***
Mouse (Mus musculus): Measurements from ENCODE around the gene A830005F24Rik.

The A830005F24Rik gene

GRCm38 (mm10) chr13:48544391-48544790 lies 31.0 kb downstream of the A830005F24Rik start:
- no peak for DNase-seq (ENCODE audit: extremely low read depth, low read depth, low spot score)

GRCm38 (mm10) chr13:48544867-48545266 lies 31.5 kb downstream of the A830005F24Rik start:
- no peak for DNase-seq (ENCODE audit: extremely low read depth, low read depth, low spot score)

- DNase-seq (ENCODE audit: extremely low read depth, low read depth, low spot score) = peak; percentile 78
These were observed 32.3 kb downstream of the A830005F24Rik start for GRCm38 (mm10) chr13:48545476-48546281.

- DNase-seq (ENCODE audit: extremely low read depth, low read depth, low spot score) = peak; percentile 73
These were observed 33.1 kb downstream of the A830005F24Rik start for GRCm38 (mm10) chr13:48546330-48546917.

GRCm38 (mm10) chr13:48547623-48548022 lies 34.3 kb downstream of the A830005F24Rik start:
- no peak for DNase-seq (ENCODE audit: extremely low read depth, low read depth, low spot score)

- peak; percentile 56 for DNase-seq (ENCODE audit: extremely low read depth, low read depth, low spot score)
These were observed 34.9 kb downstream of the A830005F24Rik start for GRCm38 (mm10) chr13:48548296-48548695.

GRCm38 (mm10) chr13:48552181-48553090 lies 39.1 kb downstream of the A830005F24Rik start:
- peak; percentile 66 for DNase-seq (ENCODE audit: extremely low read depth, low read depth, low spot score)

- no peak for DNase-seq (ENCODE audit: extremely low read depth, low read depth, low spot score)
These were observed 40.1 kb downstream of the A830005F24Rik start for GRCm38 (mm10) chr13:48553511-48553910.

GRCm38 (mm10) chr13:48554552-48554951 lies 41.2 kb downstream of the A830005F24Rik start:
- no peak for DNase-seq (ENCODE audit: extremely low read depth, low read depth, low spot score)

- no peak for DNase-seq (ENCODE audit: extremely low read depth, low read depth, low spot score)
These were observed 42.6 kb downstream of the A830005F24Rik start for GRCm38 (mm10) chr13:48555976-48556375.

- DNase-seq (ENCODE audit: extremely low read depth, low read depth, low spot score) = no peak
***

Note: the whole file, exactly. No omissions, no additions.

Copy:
Mouse (Mus musculus): Measurements from ENCODE around the gene A830005F24Rik.

The A830005F24Rik gene

GRCm38 (mm10) chr13:48544391-48544790 lies 31.0 kb downstream of the A830005F24Rik start:
- no peak for DNase-seq (ENCODE audit: extremely low read depth, low read depth, low spot score)

GRCm38 (mm10) chr13:48544867-48545266 lies 31.5 kb downstream of the A830005F24Rik start:
- no peak for DNase-seq (ENCODE audit: extremely low read depth, low read depth, low spot score)

- DNase-seq (ENCODE audit: extremely low read depth, low read depth, low spot score) = peak; percentile 78
These were observed 32.3 kb downstream of the A830005F24Rik start for GRCm38 (mm10) chr13:48545476-48546281.

- DNase-seq (ENCODE audit: extremely low read depth, low read depth, low spot score) = peak; percentile 73
These were observed 33.1 kb downstream of the A830005F24Rik start for GRCm38 (mm10) chr13:48546330-48546917.

GRCm38 (mm10) chr13:48547623-48548022 lies 34.3 kb downstream of the A830005F24Rik start:
- no peak for DNase-seq (ENCODE audit: extremely low read depth, low read depth, low spot score)

- peak; percentile 56 for DNase-seq (ENCODE audit: extremely low read depth, low read depth, low spot score)
These were observed 34.9 kb downstream of the A830005F24Rik start for GRCm38 (mm10) chr13:48548296-48548695.

GRCm38 (mm10) chr13:48552181-48553090 lies 39.1 kb downstream of the A830005F24Rik start:
- peak; percentile 66 for DNase-seq (ENCODE audit: extremely low read depth, low read depth, low spot score)

- no peak for DNase-seq (ENCODE audit: extremely low read depth, low read depth, low spot score)
These were observed 40.1 kb downstream of the A830005F24Rik start for GRCm38 (mm10) chr13:48553511-48553910.

GRCm38 (mm10) chr13:48554552-48554951 lies 41.2 kb downstream of the A830005F24Rik start:
- no peak for DNase-seq (ENCODE audit: extremely low read depth, low read depth, low spot score)

- no peak for DNase-seq (ENCODE audit: extremely low read depth, low read depth, low spot score)
These were observed 42.6 kb downstream of the A830005F24Rik start for GRCm38 (mm10) chr13:48555976-48556375.

- DNase-seq (ENCODE audit: extremely low read depth, low read depth, low spot score) = no peak